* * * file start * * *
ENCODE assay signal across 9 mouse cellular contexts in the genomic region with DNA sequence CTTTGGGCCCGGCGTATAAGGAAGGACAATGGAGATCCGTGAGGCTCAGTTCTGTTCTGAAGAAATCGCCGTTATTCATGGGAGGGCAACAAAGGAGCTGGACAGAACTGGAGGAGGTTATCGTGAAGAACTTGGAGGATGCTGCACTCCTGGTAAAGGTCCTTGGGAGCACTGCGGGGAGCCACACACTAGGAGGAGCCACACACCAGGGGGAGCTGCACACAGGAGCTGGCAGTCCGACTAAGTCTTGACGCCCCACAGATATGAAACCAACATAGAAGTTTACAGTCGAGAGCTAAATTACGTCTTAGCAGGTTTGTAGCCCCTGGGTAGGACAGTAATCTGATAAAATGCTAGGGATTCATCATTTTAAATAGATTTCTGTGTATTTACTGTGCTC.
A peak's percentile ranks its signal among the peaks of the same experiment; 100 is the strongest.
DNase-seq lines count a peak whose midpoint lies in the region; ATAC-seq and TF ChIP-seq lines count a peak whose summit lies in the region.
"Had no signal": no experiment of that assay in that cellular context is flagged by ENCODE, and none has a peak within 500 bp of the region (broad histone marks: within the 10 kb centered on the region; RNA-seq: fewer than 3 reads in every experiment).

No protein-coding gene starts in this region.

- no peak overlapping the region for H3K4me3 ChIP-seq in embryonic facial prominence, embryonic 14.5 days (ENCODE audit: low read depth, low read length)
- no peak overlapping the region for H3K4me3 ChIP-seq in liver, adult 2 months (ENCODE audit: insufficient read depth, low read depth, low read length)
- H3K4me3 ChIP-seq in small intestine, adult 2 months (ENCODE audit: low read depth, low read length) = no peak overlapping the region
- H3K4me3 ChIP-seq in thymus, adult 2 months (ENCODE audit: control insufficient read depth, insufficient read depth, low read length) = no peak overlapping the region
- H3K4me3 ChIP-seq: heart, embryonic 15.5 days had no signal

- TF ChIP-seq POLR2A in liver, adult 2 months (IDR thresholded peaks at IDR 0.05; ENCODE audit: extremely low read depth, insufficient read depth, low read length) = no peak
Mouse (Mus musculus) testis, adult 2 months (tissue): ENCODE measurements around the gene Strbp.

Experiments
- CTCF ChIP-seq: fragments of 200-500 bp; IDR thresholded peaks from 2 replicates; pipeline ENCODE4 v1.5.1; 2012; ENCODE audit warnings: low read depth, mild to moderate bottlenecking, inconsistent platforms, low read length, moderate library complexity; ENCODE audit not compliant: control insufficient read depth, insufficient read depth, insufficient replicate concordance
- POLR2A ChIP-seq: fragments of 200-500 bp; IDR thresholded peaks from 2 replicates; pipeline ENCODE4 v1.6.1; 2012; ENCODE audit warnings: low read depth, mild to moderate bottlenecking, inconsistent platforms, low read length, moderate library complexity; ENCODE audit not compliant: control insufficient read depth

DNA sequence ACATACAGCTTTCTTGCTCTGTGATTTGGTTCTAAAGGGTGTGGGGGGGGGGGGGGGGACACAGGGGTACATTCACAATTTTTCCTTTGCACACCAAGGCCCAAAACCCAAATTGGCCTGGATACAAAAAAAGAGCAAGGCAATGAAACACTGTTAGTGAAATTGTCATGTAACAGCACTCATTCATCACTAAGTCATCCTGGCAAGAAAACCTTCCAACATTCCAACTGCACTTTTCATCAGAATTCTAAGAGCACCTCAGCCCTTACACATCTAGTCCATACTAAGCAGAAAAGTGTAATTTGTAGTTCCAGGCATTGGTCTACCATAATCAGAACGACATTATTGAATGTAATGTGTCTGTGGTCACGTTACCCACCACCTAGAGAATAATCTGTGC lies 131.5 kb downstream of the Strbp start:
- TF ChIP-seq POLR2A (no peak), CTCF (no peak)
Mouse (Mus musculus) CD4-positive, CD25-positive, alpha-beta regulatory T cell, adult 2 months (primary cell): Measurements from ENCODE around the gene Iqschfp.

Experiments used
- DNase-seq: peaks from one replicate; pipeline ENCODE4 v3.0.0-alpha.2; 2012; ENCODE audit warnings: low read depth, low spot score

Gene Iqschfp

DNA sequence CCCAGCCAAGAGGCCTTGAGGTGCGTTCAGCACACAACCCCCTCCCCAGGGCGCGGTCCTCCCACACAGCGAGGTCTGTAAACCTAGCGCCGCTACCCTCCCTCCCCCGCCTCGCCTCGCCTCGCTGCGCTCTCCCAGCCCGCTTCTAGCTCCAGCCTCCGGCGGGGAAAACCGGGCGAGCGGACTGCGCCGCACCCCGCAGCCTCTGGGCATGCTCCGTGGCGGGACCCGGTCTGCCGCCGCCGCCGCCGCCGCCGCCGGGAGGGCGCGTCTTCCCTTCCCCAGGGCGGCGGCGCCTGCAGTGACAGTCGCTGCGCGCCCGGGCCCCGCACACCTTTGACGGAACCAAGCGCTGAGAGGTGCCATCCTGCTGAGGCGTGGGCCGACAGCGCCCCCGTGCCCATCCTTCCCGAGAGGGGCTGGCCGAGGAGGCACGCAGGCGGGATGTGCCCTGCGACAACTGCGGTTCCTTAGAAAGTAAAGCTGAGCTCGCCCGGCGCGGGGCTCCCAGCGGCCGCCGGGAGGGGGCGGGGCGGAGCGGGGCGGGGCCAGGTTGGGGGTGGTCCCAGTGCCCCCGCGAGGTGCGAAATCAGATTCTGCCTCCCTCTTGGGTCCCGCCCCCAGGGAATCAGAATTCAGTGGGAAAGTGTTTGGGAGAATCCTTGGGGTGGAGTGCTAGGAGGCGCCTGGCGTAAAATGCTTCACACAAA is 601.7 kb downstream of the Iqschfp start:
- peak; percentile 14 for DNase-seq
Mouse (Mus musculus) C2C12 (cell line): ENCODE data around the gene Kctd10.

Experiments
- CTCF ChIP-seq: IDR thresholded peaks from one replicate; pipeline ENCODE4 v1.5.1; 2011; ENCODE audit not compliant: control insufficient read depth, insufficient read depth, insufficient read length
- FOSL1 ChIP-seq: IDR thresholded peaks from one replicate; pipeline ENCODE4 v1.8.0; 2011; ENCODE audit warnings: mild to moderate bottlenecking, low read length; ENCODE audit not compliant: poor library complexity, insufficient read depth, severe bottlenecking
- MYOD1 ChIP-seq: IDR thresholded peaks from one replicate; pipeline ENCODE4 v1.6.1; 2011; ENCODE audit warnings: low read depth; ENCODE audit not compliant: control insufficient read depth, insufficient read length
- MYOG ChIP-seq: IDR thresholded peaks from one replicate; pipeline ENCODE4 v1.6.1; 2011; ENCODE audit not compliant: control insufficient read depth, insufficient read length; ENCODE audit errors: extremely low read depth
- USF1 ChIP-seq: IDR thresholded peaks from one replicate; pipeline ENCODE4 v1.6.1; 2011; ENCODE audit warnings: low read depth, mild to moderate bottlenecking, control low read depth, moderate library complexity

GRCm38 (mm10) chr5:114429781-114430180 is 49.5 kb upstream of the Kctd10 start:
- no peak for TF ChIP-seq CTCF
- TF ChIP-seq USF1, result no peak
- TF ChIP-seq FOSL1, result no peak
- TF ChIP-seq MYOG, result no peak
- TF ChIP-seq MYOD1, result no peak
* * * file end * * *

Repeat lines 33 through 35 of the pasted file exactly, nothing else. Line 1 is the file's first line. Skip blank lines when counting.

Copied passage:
- TF ChIP-seq USF1, result no peak
- TF ChIP-seq FOSL1, result no peak
- TF ChIP-seq MYOG, result no peak